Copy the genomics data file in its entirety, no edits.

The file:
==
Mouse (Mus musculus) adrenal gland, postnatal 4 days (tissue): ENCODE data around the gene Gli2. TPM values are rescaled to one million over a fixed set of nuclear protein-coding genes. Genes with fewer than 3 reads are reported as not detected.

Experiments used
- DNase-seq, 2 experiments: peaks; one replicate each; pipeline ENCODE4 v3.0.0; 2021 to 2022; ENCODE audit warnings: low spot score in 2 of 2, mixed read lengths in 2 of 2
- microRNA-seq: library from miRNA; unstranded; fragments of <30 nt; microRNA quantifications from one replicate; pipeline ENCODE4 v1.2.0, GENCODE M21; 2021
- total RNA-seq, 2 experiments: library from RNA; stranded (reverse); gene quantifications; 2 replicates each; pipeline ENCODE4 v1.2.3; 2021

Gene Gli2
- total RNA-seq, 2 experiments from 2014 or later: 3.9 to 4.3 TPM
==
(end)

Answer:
Mouse (Mus musculus) adrenal gland, postnatal 4 days (tissue): ENCODE data around the gene Gli2. TPM values are rescaled to one million over a fixed set of nuclear protein-coding genes. Genes with fewer than 3 reads are reported as not detected.

Experiments used
- DNase-seq, 2 experiments: peaks; one replicate each; pipeline ENCODE4 v3.0.0; 2021 to 2022; ENCODE audit warnings: low spot score in 2 of 2, mixed read lengths in 2 of 2
- microRNA-seq: library from miRNA; unstranded; fragments of <30 nt; microRNA quantifications from one replicate; pipeline ENCODE4 v1.2.0, GENCODE M21; 2021
- total RNA-seq, 2 experiments: library from RNA; stranded (reverse); gene quantifications; 2 replicates each; pipeline ENCODE4 v1.2.3; 2021

Gene Gli2
- total RNA-seq, 2 experiments from 2014 or later: 3.9 to 4.3 TPM